7 July 2020

Tuesday, 10:15



Azerbaijan reduced maximum deposit rates of population to help the growth of credit distribution



Since July 1, Azerbaijan has reduced the maximum rates on insured bank deposits of the population in national and foreign currencies. This decision was made by the Board of Trustees of the Deposit Insurance Fund (ADIF). According to the decision, the maximum rate on insured bank deposits in national currency was reduced from 15 to 10%, and in foreign deposits - from 3 to 2.5%.


Objective reality

The ADIF decision was reasonable for several reasons. Primarily it is related to the current position on the interest rates of local deposits, both in national and in foreign currency. For most of the banks, average interest rates on individual deposits in national currency range from 8 to 11%, and in foreign currency - 1-3%.

These figures match the data of the Central Bank. As of June 1, 2019, the average interest rate on manat deposits of individuals was 10.24%, and in foreign currency - 2.62%. This is slightly higher than the limit set by the fund. However, average data is influenced by high interest rates on deposits for a period of 5 years and more - 12.59% and 5.01%. In addition, some banks need manats, and they are now ready to offer deposits at rates higher than 15%, i.e. not covered by insurance, as there will always be citizens who are willing to take the risk and make such a contribution for a higher income.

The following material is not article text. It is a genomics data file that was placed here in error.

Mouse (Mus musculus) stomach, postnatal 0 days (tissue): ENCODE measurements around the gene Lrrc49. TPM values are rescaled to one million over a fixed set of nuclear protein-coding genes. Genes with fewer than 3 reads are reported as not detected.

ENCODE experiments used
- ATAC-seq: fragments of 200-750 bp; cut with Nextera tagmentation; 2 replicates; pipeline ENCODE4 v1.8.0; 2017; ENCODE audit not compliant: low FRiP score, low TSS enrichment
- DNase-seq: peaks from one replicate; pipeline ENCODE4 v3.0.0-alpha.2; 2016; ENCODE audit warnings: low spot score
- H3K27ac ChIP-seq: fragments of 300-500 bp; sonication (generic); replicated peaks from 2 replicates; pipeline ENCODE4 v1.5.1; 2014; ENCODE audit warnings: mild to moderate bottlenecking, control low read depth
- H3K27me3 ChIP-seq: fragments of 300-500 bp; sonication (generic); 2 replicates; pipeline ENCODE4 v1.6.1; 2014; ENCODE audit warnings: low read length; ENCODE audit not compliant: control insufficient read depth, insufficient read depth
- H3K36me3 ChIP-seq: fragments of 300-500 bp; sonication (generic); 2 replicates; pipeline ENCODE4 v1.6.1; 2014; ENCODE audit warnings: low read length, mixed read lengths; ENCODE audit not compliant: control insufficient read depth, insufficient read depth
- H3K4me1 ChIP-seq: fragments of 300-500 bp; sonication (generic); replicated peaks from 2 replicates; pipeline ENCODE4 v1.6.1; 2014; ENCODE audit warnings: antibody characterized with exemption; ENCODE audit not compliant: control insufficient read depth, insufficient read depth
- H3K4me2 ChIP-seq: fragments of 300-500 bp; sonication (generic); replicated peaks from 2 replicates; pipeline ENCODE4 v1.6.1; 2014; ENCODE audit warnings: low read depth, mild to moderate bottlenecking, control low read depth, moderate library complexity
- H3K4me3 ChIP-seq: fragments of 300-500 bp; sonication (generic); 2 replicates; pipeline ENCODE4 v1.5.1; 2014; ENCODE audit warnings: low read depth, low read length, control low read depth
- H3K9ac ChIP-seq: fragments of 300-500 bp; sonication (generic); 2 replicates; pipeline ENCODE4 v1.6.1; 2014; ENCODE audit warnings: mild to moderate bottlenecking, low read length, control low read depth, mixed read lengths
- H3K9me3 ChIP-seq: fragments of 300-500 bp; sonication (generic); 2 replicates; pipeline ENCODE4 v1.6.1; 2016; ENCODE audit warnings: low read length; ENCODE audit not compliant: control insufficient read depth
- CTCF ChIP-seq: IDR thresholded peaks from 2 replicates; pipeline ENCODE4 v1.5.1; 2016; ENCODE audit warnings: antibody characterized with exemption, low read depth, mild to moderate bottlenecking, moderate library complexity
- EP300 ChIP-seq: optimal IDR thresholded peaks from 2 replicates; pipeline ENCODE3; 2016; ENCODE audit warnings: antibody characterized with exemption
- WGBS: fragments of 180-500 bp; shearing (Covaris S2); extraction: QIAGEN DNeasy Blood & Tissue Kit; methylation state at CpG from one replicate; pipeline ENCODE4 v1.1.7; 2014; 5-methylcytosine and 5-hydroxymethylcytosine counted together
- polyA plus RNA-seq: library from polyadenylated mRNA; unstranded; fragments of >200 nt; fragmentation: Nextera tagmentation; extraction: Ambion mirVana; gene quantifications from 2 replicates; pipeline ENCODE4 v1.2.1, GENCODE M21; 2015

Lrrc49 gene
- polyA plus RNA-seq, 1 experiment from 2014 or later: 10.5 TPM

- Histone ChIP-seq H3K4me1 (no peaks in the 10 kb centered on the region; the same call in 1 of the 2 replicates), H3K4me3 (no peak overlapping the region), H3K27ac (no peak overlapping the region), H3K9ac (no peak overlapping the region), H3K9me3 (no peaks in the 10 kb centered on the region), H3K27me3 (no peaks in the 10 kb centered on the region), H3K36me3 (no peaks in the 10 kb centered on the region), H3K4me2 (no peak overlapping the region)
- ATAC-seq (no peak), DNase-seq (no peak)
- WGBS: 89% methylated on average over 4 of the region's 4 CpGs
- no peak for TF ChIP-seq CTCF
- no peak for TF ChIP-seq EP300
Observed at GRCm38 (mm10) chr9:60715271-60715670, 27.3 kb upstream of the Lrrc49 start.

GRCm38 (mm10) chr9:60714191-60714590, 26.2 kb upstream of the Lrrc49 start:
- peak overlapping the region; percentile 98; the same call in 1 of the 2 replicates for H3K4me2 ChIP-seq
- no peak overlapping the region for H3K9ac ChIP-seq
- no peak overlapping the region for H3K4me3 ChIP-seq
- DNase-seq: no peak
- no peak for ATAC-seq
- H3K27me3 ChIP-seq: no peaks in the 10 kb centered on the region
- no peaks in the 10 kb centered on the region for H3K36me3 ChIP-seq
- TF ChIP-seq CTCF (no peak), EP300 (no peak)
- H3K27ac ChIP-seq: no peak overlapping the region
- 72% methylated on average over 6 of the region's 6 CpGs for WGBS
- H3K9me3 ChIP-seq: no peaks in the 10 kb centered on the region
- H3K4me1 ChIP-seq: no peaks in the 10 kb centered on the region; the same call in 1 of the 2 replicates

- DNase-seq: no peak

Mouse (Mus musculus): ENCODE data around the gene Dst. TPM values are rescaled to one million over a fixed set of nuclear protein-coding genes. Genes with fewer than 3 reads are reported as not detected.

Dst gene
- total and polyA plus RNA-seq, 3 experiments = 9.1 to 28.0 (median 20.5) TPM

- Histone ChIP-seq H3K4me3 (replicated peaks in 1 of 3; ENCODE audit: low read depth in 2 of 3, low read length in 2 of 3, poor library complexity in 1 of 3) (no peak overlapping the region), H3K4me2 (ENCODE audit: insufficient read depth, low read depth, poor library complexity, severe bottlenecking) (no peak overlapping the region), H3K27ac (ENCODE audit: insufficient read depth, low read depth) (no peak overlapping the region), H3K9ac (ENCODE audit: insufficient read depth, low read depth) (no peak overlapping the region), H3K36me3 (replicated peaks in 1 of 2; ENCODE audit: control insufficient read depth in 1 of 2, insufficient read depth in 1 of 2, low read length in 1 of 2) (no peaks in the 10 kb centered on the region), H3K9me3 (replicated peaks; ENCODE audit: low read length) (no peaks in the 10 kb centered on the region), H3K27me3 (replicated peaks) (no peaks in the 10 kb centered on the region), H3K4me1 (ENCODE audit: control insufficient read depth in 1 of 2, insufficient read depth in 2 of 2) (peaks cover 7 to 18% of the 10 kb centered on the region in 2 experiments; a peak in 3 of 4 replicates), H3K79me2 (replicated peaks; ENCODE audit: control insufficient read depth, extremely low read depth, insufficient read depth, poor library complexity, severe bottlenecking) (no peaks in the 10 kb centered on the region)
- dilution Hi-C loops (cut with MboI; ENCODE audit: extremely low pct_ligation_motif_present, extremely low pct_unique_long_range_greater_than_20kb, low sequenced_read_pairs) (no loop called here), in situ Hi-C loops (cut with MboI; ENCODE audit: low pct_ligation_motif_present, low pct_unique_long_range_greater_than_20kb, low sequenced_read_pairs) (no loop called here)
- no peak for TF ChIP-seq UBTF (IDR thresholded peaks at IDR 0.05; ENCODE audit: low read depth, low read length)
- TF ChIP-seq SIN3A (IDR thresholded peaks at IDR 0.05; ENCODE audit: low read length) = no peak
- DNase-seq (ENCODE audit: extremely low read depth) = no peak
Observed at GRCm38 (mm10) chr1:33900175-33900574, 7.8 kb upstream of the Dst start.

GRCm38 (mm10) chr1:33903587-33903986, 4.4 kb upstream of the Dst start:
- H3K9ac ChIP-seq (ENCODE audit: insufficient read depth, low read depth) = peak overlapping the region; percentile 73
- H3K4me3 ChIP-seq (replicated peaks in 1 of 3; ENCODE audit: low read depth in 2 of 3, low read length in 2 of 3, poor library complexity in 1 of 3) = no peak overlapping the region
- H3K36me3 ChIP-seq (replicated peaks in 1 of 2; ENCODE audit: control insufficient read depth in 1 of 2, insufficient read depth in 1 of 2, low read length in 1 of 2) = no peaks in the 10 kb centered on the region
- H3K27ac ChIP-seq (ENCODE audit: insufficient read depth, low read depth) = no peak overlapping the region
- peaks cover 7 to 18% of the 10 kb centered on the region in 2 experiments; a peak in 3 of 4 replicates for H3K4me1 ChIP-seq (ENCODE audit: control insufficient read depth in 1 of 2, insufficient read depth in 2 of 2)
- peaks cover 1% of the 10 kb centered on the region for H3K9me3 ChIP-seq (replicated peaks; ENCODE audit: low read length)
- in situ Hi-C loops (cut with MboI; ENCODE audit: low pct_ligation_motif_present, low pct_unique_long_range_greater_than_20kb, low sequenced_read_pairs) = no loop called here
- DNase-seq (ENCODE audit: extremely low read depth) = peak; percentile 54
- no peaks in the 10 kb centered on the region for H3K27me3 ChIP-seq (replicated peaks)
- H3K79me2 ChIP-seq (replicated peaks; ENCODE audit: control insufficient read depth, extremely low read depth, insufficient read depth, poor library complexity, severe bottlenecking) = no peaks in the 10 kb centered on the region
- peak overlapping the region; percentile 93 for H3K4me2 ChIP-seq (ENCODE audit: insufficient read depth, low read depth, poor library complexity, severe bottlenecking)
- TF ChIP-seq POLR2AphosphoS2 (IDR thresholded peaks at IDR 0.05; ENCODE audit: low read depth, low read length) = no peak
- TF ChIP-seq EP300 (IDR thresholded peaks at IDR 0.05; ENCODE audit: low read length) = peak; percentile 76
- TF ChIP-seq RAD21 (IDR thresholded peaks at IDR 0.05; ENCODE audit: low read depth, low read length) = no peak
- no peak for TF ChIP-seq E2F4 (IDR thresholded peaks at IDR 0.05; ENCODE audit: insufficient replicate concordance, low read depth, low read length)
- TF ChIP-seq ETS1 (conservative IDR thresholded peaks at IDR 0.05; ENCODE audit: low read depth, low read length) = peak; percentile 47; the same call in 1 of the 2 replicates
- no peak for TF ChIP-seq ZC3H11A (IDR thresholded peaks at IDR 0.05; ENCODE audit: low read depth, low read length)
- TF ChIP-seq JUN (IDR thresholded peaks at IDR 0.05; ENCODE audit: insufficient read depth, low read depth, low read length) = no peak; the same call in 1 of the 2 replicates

Secondly, today banks from the top 10 and even the top 15 are not very interested in attracting expensive deposits, because they have difficulty placing these funds. This is an objective reality. By attracting deposits at high interest rates, the bank has to raise interest rates on loans issued, which benefits neither the borrowers nor the bank, nor the economy as a whole. This is especially true for loans in foreign currency, since the lending conditions are quite tough. In addition, after the execution of a presidential decree to solve the issue of problem loans, banks received considerable reserves of liquidity. Banks already have short-term manat liquidity for ₼6b, which they cannot fully distribute. Therefore, large and medium-sized banks do not need additional volumes of deposits.

On the other hand, the interest rate limits adopted in 2016 did not have the expected effect. As of March 1, 2016, deposits in Azerbaijan reached ₼8.8b with the dollarization rate of 82.6%. As of June 1, 2019, the volume of deposits of individuals reached ₼8.6b with dollarization of 57.4%. In other words, despite the decline in dollarization by 25.2% in 41 months, it is still above 50%, and more than half of household deposits are still placed in foreign currency. At the same time, the volume of deposits in national currency grew by only 6.7% over the period because citizens are still afraid to transfer their deposits into manats given the constant and not always justified talks about expected devaluation. Therefore, investors are often not thinking about additional income, but about preserving their deposits and are ready to continue to keep funds in banks in foreign currency, even if their income is minimal.

The banking sector also agrees with the inevitability of reducing maximum rates on bank deposits. As one of the bankers noted, the system of insuring bank deposits needs to be improved. “The current system is more suitable for the crisis situation observed in 2015-2016. It does not fully meet market requirements and needs to be improved. Establishing the maximum limit on interest rates has been very effective in past years. But today it is desirable to start establishing the maximum amount of insured contribution. This will allow customers to be more careful when choosing a bank and further improve competition in the sector. Transition to the old system when the maximum size of deposits is determined will help to normalize the situation,” the banker said.